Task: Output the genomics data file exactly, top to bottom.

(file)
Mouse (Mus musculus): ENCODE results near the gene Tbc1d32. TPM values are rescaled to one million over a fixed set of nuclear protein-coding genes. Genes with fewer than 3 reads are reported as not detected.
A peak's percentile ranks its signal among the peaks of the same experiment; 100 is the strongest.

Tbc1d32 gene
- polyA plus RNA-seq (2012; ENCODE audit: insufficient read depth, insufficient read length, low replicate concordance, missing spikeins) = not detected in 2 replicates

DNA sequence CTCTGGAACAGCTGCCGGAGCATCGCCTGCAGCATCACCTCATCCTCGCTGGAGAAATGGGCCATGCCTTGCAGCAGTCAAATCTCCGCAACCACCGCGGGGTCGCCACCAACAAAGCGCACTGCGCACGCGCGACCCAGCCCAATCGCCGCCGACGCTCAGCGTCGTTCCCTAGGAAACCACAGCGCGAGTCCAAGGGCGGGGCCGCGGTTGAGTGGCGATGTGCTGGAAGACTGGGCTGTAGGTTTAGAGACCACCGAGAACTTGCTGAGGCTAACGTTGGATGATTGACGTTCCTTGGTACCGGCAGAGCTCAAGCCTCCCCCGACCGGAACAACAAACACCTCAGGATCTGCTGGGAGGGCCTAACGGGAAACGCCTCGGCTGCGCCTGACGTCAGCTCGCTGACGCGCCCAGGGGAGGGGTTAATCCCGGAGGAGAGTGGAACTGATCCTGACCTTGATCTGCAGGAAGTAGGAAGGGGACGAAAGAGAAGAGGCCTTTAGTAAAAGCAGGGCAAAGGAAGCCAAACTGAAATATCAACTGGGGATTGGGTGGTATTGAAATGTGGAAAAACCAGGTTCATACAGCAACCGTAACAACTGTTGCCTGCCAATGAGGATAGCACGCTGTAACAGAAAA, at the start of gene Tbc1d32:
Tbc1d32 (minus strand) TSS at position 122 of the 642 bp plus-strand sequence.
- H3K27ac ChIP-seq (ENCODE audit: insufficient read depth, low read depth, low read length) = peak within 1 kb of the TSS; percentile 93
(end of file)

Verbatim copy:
Mouse (Mus musculus): ENCODE results near the gene Tbc1d32. TPM values are rescaled to one million over a fixed set of nuclear protein-coding genes. Genes with fewer than 3 reads are reported as not detected.
A peak's percentile ranks its signal among the peaks of the same experiment; 100 is the strongest.

Tbc1d32 gene
- polyA plus RNA-seq (2012; ENCODE audit: insufficient read depth, insufficient read length, low replicate concordance, missing spikeins) = not detected in 2 replicates

DNA sequence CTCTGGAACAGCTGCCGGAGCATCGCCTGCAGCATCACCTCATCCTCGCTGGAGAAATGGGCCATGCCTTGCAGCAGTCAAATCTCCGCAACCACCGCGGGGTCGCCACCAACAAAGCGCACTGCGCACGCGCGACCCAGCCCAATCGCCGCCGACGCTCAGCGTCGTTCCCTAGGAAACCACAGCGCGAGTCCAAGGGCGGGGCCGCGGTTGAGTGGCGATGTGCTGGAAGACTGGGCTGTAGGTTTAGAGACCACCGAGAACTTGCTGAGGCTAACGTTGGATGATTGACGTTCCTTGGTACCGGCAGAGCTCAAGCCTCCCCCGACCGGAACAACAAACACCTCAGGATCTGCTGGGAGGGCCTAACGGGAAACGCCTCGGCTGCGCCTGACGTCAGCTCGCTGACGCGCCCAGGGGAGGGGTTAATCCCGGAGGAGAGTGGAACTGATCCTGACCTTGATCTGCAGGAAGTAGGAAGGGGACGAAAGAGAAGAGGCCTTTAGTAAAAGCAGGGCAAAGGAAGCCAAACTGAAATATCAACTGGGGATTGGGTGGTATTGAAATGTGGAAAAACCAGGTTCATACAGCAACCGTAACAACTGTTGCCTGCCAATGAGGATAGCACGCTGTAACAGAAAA, at the start of gene Tbc1d32:
Tbc1d32 (minus strand) TSS at position 122 of the 642 bp plus-strand sequence.
- H3K27ac ChIP-seq (ENCODE audit: insufficient read depth, low read depth, low read length) = peak within 1 kb of the TSS; percentile 93